Long-time future garage fans will be no stranger to the intricate, orchestral journey that is Enzalla's discography; indeed the Italian artist has been featured numerous times already by Stereofox. I took the release of his Meadows EP as the perfect opportunity to finally talk to him in more depth about his processes and inspirations:
Firstly, “Luminosa” and “Anima” are very striking song titles, seemingly describing a link between light and the soul. Is there any significance behind this? Are the tracks supposed to have a particular meaning when considered together?
Hi and thanks a lot for having me, it’s a pleasure!
Regarding their title, yes both of these tracks try to explore fragility with calm and from a serene point of view. I see the tracks as a way to evade everyday life, from the mania of showing ourselves as perfect, handsome or always self-confident. Luminosa came first, Anima after some months, and the title was inspired by the short poem “Animula vagula blandula” by emperor Adrian. So the titles are not related but I thought that their sound could have been a good match.
You’ve been releasing a lot of chillhop recently, but “Luminosa” sees you return to your older future garage sound. What inspired this doubling-back?
Indeed, I am exploring a lot of chillhop lately! After our first lockdown here in Italy I visited some places, and one in particular, that inspired a track called “Fireflies” a while ago. In early May you can walk during the night in the park and see entire “walls” of fireflies around. Seeing this again brought me back to my roots. It has been a kind of memory that inspired me to try to go back.
“Anima” seems to grow and shift as it progresses, with some quite eerie slides into an almost microtonal sound towards the end. Was this a direction you knew you wanted to take the track from the very beginning of the production process, or was it a happy accident?
This is a very good question. It was 50/50. I used only my Op1, which is a hardware synth, and this guitar pedal by Chase Bliss Audio called Blooper. Now this Blooper allows you to record loops and mangle them in fantastic ways, and one of them is slowing down the recording like on tape. While “Anima” is 100% improvised live, I was definitely trying to achieve that effect. I was listening to Basinski’s “Disintegration Loops” and I loved how you can hear the imperfections adding something to the loop. I tried to do something similar with the Blooper.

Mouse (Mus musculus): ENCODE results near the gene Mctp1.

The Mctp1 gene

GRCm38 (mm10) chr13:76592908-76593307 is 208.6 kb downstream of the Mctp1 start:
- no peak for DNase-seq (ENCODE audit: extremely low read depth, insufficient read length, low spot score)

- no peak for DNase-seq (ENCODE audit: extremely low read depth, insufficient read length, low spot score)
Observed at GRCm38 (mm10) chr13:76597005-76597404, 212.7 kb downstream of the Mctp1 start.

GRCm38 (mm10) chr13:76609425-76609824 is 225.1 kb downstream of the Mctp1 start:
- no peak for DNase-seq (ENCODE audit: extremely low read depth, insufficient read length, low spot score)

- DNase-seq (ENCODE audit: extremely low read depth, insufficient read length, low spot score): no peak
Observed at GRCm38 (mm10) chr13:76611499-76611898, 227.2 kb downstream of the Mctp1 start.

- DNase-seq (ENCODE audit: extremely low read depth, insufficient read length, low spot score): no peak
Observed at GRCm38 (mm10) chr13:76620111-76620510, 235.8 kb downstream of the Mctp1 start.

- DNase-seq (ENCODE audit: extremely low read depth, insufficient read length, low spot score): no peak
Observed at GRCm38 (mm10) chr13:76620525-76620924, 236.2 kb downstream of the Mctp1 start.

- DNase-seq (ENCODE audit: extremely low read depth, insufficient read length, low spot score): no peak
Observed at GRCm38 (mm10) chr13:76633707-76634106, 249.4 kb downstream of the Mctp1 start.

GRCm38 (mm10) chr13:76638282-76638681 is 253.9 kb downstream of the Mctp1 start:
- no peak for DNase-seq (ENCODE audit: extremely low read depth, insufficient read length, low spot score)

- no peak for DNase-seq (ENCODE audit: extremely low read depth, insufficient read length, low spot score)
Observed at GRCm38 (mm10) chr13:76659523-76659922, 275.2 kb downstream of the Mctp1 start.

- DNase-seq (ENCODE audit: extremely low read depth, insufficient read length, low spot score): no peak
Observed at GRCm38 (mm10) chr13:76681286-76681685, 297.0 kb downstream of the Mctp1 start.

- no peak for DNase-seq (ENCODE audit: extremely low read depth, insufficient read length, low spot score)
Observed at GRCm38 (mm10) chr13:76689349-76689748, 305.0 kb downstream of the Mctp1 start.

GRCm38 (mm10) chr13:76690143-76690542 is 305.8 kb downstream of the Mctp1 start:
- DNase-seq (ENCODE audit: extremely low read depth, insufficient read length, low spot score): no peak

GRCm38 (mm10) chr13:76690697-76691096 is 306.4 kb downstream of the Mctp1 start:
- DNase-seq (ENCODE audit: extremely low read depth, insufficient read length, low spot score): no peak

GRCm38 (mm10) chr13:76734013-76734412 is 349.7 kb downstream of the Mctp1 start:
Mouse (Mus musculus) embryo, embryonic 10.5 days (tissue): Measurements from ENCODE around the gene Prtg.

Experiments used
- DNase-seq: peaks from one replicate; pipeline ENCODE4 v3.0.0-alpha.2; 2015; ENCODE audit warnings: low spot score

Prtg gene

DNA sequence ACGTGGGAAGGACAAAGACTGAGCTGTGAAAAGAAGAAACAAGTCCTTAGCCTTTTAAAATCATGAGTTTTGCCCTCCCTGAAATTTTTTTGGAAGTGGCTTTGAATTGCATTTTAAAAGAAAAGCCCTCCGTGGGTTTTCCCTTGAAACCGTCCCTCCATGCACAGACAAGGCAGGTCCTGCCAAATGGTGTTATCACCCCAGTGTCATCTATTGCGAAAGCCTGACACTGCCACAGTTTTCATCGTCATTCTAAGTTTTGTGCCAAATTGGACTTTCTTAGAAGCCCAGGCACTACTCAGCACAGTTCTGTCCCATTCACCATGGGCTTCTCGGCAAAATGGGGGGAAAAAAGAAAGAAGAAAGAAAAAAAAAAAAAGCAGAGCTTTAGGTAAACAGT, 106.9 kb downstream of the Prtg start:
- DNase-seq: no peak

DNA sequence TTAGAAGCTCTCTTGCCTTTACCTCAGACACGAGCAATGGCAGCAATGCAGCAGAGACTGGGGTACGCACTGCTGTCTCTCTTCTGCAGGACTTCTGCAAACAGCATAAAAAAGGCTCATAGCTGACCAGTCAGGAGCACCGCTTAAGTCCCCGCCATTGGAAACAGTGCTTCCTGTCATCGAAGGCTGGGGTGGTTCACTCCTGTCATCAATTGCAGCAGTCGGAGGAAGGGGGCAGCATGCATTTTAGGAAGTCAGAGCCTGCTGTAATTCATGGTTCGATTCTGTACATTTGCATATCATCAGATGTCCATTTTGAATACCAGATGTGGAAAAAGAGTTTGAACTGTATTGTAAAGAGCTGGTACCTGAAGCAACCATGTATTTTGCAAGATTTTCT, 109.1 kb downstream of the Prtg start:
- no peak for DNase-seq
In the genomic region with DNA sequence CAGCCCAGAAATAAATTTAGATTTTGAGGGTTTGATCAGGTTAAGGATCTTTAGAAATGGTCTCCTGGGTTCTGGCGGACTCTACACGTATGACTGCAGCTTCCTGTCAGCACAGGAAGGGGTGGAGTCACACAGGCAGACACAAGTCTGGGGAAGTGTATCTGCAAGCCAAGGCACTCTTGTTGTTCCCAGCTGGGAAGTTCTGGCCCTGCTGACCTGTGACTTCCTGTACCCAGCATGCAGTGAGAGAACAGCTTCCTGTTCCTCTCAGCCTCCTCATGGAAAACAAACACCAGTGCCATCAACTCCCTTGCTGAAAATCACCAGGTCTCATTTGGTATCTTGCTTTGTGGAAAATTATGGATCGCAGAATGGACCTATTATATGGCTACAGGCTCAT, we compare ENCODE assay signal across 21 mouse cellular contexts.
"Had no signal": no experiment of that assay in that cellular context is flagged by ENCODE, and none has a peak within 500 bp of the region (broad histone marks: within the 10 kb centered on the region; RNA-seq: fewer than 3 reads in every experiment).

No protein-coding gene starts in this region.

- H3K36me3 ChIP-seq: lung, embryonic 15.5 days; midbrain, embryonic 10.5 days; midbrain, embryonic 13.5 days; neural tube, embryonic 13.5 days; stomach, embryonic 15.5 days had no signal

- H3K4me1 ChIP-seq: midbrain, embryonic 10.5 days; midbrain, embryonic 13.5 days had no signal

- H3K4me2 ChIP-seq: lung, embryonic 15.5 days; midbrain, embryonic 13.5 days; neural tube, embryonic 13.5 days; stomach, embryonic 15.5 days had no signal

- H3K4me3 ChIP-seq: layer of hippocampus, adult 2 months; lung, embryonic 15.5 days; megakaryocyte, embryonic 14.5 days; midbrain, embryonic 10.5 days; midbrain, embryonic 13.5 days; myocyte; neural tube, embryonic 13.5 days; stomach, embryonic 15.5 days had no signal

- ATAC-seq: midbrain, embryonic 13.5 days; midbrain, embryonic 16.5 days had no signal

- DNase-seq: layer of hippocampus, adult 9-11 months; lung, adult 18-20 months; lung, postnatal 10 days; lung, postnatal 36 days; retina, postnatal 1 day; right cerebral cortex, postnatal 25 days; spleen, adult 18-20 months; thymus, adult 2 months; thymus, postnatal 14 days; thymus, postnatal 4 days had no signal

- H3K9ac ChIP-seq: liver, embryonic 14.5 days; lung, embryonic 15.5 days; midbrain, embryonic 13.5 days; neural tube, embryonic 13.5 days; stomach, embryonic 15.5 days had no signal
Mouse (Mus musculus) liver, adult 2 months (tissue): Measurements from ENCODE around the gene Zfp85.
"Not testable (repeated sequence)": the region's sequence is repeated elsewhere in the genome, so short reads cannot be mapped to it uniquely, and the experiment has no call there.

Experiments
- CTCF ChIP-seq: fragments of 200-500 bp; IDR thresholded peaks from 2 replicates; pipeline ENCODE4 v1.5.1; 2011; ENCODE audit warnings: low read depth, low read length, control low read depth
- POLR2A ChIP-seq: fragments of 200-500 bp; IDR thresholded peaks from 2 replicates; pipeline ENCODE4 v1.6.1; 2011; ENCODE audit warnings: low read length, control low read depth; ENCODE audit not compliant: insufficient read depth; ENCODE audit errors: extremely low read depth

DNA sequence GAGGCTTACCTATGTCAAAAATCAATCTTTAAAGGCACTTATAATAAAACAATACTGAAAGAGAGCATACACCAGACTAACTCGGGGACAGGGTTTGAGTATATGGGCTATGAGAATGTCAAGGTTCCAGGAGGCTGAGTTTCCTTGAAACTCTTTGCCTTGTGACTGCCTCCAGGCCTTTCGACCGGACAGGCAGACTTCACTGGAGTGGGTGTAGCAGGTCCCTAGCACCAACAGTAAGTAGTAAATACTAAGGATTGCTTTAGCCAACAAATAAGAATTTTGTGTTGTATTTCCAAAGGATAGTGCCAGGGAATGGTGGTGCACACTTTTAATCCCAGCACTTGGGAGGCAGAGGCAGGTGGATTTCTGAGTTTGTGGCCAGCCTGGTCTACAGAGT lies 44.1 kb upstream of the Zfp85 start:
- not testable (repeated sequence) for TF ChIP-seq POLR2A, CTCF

You play around with hardware quite a lot on your Instagram; has this become a dominant force in your workflow or are you still quite heavily reliant on software to create your sounds?
I have been fascinated by a lot of people on Instagram making music just out of hardware synth and I wanted to try. It started like “now I want to use real instruments and make DAW-less music”. So I jammed a lot with, again, the Op1, and tried to make some tracks just with it (like Anima or Oceanic EP). The experience has been fantastic not because of the sounds themselves, but because of the mindset. I learnt that limit is a very good friend, having just one (or a limited amount of) sound, synth, sample, forced my mind to switch way of thinking and instead of thinking “what I can do” I thought “how can I make these sound good?”.
I don’t use them as driving forces now, but I just add a tiny touch of them and still heavily rely on software.
Have you got any plans to explore unexpected genres with future releases? Liquid DnB or progressive house, for example?
I don’t have precise plans to be completely honest, but lately I am fascinated by orchestral music and videogame music, as well as by melodies that can drive some emotions. I think I will try to develop more these sides in my productions. I think that these ingredients can be integrated in whatever genre, it started as future-garage with orchestral nuances and very melody driven, and now it is the same with chillhop. My idea is to maintain my own voice and to grow embracing a lot of genres so that I can avoid being repetitive. With future-garage I ended up having the impression of composing the same track over and over, so I needed a fresh start.
And finally, you seem to be able to maintain an impressively high release rate. How do you combat creative block?
I suffer a lot from creative blocks, and the last has been a two year block. I am not so confident about what I am doing but luckily my good friend William (How Great Were The Robins) gave me a simple advice that changed everything for me: “don’t take yourself too seriously”. If you don’t enjoy the process of making mistakes, of being stuck on tracks, even the frustration of binning an entire project and starting over again, you’re missing one of the most beautiful sides of music production.
Once I realized that I can enjoy the process and release tracks even if I didn’t feel them as good as my idols’ tracks, I started making much more music. I owe him and his suggestions a lot.
I usually take a couple of hours during the evening to improvise piano loops and develop them, 90% of the projects are not saved. Lately, I am trying to take pictures or videogames and try to develop music starting from the feelings they evoke. Another exercise I am trying is to ask myself how to recreate “sunny” or “rainy” atmospheres, or ask myself how does “autumn” sounds like? Some chords help conveying specific emotions, as well as some progressions, or sounds, that’s why I listen to a lot of videogame music trying to figure out why a theme sounds “icy” or “sad” or “heroic”. In general, this helps me avoiding blocks or at least to keep the process interesting.
Stream Enzalla's new EP Meadows below, and make sure to take a dive into his discography!